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Not unlike the plight of fellow naughties favourite Nokia, BlackBerry are also a smartphone company that could be accused of dozing off for ten years while Apple, Samsung and Sony have stolen the smartphone market it helped shape.
But BlackBerry haven't given up. In fact their newest handset, the Z30, is a beautifully put together smartphone with functionality that feels ergonomic and slick. The latest edition is the biggest, highest res screen on a Blackberry yet.
The phone was released at Selfridges last week and went on general release elsewhere today.
There are no home buttons or back buttons on the Z30 as it relies on simple movements or gestures to navigate round the phone - all of which become second nature within minutes of using its. The software, now 10.2, has been designed to let you easily flow between apps, messages and the like without ever having to pause, interrupt or generally disrupt what you were doing. Typing is particularly slick; its keyboard predicts what word you're mid typing, giving you the option to flick the suggested words up onto the message. It's incredibly intuitive and even knows the names of brands and celebrities (although it didn't know any DJs names during our tests).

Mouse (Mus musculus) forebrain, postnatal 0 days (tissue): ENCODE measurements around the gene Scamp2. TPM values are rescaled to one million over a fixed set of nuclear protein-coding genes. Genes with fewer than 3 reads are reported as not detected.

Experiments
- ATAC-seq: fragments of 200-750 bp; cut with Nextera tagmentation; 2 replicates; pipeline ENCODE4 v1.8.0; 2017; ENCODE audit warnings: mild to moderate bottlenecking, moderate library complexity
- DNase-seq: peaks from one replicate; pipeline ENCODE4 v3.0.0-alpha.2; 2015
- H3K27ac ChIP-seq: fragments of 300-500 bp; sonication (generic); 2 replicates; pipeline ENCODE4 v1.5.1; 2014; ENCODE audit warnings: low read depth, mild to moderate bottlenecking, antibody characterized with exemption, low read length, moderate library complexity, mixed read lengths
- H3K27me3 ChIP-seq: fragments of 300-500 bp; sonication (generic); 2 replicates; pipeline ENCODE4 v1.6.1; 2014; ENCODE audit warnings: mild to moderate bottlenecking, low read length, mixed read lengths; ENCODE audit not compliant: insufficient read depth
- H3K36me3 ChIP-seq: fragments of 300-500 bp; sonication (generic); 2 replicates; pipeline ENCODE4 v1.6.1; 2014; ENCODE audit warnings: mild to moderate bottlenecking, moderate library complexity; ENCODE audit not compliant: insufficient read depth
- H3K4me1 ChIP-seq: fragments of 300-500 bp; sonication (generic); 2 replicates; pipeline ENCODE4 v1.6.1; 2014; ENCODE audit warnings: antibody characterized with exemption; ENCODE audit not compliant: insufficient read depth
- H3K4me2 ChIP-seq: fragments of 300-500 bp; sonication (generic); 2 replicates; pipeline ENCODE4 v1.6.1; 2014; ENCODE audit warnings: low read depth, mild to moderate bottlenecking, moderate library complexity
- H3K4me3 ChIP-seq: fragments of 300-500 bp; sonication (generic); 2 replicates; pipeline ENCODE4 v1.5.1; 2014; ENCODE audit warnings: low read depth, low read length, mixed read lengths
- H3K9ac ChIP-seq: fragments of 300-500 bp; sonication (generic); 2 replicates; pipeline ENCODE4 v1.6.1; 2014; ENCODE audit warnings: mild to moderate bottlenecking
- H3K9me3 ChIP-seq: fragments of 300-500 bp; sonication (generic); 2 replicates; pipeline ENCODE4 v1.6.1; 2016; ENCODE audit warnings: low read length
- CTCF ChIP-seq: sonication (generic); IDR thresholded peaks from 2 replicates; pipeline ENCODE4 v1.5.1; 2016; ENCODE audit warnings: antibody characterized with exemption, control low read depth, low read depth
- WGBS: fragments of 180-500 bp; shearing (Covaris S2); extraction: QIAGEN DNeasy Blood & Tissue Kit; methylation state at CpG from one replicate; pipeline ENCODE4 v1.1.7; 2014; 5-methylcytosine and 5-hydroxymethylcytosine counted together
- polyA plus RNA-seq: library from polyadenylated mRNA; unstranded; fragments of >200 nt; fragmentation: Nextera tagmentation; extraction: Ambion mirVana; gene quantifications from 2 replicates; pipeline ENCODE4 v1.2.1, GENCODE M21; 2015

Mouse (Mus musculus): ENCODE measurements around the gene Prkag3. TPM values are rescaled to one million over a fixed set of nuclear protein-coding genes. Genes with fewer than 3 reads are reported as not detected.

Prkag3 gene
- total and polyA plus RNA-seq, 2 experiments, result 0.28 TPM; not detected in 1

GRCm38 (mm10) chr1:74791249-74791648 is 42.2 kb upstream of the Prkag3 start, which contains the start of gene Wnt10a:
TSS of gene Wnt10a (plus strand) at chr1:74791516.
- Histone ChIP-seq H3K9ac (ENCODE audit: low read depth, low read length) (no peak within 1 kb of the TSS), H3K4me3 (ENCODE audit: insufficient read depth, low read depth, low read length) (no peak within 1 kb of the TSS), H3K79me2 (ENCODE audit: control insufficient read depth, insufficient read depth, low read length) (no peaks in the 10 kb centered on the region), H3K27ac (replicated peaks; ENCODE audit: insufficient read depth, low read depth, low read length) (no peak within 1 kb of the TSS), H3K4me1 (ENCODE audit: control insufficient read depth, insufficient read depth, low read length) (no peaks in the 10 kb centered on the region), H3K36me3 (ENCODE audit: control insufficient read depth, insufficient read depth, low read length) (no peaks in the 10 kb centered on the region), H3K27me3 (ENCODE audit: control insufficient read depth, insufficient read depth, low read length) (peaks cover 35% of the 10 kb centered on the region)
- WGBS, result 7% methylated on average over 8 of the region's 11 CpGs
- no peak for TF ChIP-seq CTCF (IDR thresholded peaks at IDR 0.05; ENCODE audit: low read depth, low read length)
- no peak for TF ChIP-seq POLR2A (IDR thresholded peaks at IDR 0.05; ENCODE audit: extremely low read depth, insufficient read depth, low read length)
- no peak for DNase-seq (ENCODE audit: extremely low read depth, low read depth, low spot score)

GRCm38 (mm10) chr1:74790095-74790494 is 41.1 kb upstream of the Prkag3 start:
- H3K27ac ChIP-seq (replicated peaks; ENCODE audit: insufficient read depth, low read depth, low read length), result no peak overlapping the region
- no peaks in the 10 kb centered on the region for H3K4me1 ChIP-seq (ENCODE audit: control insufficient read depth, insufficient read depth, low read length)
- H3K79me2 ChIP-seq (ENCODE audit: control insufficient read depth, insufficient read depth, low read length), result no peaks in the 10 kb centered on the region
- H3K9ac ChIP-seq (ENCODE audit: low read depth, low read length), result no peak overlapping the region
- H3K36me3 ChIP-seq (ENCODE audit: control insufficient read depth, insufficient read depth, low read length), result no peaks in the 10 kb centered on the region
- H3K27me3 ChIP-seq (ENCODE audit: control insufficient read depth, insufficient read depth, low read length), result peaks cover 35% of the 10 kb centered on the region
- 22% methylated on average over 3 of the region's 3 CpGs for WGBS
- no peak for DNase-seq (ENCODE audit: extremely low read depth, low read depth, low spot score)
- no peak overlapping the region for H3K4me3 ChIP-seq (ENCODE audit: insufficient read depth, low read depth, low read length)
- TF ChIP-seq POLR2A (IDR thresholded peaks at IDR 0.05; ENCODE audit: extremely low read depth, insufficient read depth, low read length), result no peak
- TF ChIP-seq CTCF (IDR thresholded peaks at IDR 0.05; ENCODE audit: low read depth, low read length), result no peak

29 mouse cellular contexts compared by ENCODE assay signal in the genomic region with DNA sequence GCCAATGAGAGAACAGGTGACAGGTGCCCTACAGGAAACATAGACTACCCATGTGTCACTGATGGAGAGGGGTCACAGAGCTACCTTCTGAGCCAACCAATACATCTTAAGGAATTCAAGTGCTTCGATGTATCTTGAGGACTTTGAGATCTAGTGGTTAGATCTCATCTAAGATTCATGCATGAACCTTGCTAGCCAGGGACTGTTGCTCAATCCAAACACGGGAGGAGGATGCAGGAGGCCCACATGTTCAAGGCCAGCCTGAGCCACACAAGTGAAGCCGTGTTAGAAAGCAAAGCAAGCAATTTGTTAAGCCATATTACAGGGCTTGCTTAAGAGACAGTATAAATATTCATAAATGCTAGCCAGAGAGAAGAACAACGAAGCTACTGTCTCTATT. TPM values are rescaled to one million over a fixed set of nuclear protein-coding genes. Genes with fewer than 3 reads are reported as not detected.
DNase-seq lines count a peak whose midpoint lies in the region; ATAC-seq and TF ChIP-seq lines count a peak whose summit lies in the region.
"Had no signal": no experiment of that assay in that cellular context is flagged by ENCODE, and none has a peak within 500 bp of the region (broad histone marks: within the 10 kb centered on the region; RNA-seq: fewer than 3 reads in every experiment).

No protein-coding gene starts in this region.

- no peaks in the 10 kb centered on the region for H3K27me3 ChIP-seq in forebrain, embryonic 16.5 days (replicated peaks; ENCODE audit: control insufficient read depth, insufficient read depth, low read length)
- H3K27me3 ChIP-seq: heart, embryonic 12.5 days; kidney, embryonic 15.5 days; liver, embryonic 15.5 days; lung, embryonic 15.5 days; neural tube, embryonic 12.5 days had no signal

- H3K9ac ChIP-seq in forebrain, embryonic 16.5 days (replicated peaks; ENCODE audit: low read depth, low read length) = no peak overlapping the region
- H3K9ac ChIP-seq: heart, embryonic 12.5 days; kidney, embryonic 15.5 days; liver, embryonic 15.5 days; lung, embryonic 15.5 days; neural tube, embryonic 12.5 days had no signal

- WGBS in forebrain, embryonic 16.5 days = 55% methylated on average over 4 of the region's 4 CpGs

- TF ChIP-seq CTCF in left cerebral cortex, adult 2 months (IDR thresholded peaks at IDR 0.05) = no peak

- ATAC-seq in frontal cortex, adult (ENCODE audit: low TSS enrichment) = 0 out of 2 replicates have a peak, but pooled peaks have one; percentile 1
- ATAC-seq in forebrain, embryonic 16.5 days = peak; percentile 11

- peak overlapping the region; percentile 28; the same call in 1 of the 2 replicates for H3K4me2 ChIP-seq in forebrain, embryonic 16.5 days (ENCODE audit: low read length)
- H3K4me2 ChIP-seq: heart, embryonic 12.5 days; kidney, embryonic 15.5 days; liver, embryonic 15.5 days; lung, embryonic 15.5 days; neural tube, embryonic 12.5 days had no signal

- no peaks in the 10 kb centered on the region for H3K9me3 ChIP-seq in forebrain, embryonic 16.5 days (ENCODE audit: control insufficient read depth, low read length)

As a music fan you'll be pleased with the revamped dual integrated stereo speakers and the 25 hours mixed use battery time. Meanwhile BlackBerry's most loved feature, BBM, has been revamped with voice and video messaging meaning a Skype-like service is now free direct from the handset. And with BBM soon coming to iOS and Android this messaging service will soon be available for non-BlackBerry holders.
Which leads me to question, with BBM soon available on most devices is there any longer a USP for Blackberry? Whilst the Z30 is a great handset, with an incredible screen and features that makes working on the go and managing various social accounts at once much simpler than an iPhone, going back to BlackBerry does kind of feel like checking out the revamped MySpace. Even with a 5inch screen, 8mp camera and super intuitive software it feels like it's not bringing anything truly innovative to the party.